November 8, 2011

{Princess Redux} Disney Princesses: Part Two

[excerpt from upcoming book The End of the Fairy-Tale Bride]

Toddlers & Tiaras contestant
“‘The ever increasing marketing to younger and younger girls of an adult sexualized version of the princesses is concerning,’” Tomi-Ann Roberts said in a 2007 interview (by Merissa Marr ) titled “Disney Reaches to the Crib to Extend Princess Magic” in The Wall Street Journal. Roberts, a professor of psychology at Colorado College who co-authored a report on the sexualization of girls, is not the only critic who is concerned that “encouraging young girls to obsess about being a princess sends the wrong message, with too much focus on being beautiful and not more substantive achievements,” Marr’s report adds.

Barbie as Princess
But it wasn’t just Disney. Other companies and entrepreneurs found that “pink is the new gold”—as Peggy Orenstein had declared! In 2001, “Mattel brought out its own ‘world of girl’ line of princess Barbie dolls, DVDs, toys, clothing, home décor and myriad other products,” Orenstein wrote in her New York Times article. This was at a time, she explained, that sales for Barbie were declining in the United States, but after being crowned “princess,” the dolls “became instant best sellers.” Another huge factor in the princess saturation of little girls’ psyche was already underway. A former Montgomery Ward executive, Chicago-area mother Mary Drolet, opened Club Libby Lu which grew into “a chain of mall stores based largely in the suburbs in which girls ages 4 to 12 can shop for ‘Princess Phones’ covered in faux fur and attend ‘Princess-Makeover Birthday Parties.’” Orenstein reported that “Saks bought Club Libby Lu in 2003 for $12 million and has since expanded it to 87 outlets; by 2005, with only scant local advertising, revenues hovered around the $46 million mark….”

Features like The Princess Diaries books and movies (three Disney films that began in 2001 based on Meg Cabot’s series of novels) and other princess-props of pop culture, continued to “up the princess ante” and lower the age of targeted little girls in the marketing campaigns that “presented what many girls throughout the world want to do: live a princess life,” according to the study “Modern Princesses” by Julia Shin. (Or at least what they think it is to live a princess life!) The bigger, real person picture of Princess Diana’s life shows that being beautiful, marrying a prince, having a palace for a home, and living in the world spotlight doesn’t equate to being happy.

When I was working on the final stages of this book, I enjoyed a chat with my neighbor’s 13-year-old niece who was spending her spring break with them in the mountains. I asked Emily—who just happens to be a descendant of the Spencer family, a 17th cousin of Princess Diana her aunt explained—about her take on the whole princess thing. “Well, when I was a little girl,”—meaning four or five when the Disney Princess enterprise was in high gear with their princess heroine marketing company—“my best friend came up and sat down right in front of me and asked, ‘Who is your favorite princess? Which one do you want to be?’ I knew what she meant, I’d seen the movies but I didn’t think of them as princesses. Maybe Ariel was my favorite, but I wasn’t much into that, I just wanted to be me.”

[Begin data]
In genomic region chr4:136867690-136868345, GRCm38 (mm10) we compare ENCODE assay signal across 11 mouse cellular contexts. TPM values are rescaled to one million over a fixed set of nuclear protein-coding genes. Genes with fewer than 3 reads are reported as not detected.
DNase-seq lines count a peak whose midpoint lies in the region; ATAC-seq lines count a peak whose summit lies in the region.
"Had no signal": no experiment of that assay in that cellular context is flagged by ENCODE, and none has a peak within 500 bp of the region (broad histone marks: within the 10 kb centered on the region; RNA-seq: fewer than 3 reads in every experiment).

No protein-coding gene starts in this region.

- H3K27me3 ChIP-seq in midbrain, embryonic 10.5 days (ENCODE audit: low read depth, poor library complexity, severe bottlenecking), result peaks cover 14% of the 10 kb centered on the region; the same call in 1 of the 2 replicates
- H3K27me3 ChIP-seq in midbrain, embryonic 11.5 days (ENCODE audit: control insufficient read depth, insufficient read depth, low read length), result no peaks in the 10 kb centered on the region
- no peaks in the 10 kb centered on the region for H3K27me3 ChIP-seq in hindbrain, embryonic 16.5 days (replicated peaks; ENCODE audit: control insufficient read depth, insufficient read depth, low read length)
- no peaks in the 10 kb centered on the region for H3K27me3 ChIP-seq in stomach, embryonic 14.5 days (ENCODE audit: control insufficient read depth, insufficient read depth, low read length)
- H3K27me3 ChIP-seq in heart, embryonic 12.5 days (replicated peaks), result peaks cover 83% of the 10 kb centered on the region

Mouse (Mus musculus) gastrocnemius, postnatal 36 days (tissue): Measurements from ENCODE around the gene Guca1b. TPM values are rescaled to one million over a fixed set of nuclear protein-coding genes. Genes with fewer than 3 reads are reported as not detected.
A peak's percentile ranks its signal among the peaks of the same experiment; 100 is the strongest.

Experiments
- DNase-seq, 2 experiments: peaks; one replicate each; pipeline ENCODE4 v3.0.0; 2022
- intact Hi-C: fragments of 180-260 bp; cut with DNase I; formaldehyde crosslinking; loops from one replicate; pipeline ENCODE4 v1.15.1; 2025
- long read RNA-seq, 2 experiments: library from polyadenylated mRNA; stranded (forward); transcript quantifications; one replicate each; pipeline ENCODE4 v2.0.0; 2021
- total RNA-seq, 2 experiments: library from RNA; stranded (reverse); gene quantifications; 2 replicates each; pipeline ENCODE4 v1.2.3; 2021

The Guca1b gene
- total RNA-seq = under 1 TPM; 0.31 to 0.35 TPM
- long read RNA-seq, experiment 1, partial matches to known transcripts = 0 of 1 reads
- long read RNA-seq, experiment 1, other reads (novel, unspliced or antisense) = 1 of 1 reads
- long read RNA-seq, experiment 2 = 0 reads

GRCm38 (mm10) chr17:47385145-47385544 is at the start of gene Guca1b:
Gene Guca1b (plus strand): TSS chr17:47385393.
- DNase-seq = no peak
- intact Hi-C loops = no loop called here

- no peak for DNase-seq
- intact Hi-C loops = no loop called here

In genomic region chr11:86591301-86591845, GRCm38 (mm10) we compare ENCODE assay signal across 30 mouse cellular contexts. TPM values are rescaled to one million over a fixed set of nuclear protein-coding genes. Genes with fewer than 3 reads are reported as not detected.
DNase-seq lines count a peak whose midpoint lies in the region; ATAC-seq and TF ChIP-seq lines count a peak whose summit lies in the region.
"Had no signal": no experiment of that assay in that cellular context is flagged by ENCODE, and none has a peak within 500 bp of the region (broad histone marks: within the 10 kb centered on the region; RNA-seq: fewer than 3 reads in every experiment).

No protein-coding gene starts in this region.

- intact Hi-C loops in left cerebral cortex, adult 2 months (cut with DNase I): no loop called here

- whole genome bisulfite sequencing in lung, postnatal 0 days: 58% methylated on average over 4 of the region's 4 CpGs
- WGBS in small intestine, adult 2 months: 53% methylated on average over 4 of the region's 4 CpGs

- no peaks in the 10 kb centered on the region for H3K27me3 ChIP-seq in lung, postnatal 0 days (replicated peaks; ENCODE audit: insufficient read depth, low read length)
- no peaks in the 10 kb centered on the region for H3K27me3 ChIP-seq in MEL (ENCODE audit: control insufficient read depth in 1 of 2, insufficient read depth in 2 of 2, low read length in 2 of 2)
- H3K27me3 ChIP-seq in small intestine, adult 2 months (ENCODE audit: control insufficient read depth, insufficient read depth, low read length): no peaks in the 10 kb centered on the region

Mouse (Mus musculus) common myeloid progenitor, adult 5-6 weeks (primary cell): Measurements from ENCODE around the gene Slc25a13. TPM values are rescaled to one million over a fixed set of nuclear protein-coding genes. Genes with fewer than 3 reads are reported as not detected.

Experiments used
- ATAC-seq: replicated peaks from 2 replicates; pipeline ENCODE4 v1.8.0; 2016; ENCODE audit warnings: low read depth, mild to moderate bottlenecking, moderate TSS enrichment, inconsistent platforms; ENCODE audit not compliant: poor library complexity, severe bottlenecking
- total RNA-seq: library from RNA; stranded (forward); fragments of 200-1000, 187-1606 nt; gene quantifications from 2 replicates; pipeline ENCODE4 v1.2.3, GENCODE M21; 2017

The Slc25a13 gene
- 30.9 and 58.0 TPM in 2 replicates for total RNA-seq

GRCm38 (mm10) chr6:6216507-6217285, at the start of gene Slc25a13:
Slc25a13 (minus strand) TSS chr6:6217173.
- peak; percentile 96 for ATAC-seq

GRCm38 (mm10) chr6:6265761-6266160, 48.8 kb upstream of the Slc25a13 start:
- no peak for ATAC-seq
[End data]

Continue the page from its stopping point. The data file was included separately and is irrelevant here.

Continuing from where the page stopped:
Lois Smith Brady, longtime “Vows” columnist for the New York Times, wrote on the occasion of Prince William’s engagement to Kate Middleton in 2010:

Most people I know are wary of fairy tales and princesses, at least traditional ones. Ever since Diana, the dream of wearing a tiara has been kind of tarnished. I have a teenage son, and I have never heard any of his girlfriends say they want to marry a prince someday.

“I never wanted to be a princess,” said one [15 year-old girl]. “It seems like their life is superguarded [sic] and they’re not really allowed to go on adventures.” Her sister, 14, added: “None of my friends want to be princesses. They all want to be pop stars.”

Has “American Idol” usurped the ages-long “princess myth” so that “pop stars” are now the new “princesses” for young girls? Either way, it still continues the assault on girls to “be somebody else, you’re not okay the way you are”—and unfortunately the message is be a sexed-up, sassy seven-year old! According to Peggy Orenstein the “girl-power” of the 90’s got hijacked by the new hard-edged pretty and pink “girly-girl” culture.

Orenstein, who has written about girls for nearly two decades including her groundbreaking book from 1995, Schoolgirls: Young Women, Self Esteem, and the Confidence Gap, asks: “Could today’s little princess become tomorrow’s sexting teen? And what if she does? Would that make her in charge of her sexuality—or an unwitting captive to it?” The author encourages parents to pay more attention to what’s in their little girls’ world:

Pink and pretty or predatory and hardened, sexualized girlhood influences our daughters from infancy onward, telling them that how a girl looks matters more than who she is. Somewhere between the exhilarating rise of Girl Power in the 1990s and today, the pursuit of physical perfection has been recast as a source—the source—of female empowerment. And commercialization has spread the message faster and farther, reaching girls at ever-younger ages. ~

[Part Three of “Disney Princesses” will be posted in a few days; all are excerpts from the soon-to-be released book, The End of the Fairy-Tale Bride. To see other excerpts in the series, click on Disney Princesses in Labels below.]

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